West Texas Intermediate (WTI) is now trading on par with Brent, the current international standard. Yet, the alignment of the price and the US export ban having been lifted as of the end of the year 2015, what does the future hold? The Economist write in Crude Measures:
"A good benchmark has to reflect supply and demand for oil wherever it is used. WTI may continue to be influenced by bottlenecks in the American market. Brent reflects the market for oil in north-west Europe. That was once a positive, but as Europe’s share of global demand for oil declines, proximity to the continent is no longer the advantage it was.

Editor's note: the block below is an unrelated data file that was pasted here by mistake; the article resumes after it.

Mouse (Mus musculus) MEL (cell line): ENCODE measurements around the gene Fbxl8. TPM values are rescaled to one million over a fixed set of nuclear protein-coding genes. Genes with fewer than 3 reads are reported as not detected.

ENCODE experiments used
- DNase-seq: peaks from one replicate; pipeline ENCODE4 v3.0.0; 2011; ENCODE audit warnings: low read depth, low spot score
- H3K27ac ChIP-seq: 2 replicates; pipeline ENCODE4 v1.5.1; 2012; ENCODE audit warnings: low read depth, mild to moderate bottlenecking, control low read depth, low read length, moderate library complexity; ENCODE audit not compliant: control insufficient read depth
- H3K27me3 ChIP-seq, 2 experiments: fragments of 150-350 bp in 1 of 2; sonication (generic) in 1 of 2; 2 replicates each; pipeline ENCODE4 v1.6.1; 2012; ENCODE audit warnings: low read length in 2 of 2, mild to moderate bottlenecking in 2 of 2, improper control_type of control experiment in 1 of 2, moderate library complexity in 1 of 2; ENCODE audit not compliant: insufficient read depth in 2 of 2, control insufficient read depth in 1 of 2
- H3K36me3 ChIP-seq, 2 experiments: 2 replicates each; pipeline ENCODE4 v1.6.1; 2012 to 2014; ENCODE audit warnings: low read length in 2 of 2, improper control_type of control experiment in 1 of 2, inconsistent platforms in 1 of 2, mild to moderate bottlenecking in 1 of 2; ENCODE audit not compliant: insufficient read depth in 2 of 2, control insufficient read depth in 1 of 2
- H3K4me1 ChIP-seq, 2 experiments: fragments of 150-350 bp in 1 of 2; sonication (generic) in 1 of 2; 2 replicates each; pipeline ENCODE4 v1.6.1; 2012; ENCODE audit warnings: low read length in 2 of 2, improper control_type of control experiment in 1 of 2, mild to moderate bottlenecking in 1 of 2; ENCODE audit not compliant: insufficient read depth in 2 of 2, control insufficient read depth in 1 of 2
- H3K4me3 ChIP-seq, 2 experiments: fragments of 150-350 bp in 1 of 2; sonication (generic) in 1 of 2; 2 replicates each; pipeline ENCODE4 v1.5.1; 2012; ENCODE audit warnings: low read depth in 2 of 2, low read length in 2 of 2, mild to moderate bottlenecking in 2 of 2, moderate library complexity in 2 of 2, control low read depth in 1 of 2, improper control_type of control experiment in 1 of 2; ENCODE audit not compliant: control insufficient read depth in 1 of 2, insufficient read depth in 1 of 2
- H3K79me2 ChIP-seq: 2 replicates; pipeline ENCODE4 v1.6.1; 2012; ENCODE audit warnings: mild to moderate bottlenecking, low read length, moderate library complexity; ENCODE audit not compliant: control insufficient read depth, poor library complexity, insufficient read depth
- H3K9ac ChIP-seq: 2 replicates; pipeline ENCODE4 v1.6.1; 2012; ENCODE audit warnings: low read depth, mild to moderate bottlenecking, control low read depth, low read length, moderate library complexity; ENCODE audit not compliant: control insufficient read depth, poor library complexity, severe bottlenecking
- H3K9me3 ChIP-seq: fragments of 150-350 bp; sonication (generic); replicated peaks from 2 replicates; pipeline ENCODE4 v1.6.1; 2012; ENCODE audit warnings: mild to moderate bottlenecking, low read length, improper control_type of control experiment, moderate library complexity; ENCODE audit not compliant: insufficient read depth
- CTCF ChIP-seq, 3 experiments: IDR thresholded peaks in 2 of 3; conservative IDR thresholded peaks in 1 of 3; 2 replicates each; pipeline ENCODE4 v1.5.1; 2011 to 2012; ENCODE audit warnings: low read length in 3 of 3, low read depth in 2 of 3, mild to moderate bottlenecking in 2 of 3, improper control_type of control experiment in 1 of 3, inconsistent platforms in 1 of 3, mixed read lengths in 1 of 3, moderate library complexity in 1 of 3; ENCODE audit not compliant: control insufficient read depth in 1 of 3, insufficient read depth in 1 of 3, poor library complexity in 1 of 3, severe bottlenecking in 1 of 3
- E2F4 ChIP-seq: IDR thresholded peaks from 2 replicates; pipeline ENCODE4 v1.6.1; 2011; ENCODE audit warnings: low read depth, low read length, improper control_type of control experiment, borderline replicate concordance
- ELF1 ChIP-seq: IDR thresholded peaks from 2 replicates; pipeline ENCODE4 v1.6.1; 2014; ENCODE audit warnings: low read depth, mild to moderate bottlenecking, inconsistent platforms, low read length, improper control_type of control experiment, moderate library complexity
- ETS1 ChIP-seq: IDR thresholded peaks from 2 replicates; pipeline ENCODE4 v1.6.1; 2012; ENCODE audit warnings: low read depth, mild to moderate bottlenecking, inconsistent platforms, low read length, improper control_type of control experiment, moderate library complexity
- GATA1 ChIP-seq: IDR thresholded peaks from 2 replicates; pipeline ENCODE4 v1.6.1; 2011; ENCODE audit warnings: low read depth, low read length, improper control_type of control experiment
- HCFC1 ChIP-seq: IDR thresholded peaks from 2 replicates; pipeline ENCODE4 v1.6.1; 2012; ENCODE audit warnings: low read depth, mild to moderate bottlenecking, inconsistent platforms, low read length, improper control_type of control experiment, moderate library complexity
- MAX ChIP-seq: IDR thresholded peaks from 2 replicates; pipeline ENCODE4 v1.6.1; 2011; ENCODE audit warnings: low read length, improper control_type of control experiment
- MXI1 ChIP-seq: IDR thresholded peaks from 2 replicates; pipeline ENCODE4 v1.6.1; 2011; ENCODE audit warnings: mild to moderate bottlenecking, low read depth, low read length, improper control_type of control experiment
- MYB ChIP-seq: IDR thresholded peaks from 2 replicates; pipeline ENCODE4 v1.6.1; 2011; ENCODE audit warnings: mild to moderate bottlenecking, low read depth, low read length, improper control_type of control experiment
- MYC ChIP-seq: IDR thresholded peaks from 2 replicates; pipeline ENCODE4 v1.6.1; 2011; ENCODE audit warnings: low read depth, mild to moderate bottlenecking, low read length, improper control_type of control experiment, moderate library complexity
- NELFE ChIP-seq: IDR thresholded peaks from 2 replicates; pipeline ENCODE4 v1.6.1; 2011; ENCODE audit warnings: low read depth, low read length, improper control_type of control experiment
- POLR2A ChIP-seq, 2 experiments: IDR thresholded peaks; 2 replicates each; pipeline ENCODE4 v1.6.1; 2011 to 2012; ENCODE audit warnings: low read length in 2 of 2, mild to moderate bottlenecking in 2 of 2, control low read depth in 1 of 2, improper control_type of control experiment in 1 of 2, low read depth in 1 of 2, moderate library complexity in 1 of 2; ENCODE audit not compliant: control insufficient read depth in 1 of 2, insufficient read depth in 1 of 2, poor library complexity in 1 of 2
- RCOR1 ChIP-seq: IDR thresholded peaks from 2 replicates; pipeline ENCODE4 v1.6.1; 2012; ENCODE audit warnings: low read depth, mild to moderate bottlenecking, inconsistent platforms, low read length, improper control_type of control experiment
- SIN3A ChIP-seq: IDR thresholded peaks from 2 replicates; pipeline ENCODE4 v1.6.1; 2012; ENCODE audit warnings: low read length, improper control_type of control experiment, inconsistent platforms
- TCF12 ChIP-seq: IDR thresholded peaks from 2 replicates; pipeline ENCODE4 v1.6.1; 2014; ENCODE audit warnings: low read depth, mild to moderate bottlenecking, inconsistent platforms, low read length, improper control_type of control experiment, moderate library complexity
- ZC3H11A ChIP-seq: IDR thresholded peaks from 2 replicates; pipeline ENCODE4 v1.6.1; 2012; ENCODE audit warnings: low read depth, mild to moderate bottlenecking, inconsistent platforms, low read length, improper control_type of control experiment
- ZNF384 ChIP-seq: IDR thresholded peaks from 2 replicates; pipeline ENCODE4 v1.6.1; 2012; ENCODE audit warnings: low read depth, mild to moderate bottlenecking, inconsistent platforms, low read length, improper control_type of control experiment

That suggests that an Asian benchmark will rise to the fore. The Shanghai International Energy Exchange plans to launch its own yuan-denominated contract this year. The new benchmark will have trouble getting off the ground. For one thing, China’s capital controls make it difficult for foreigners to buy the yuan needed to trade the contracts. The wild swings in China’s equity markets set an unnerving example for investors. But time is on its side."
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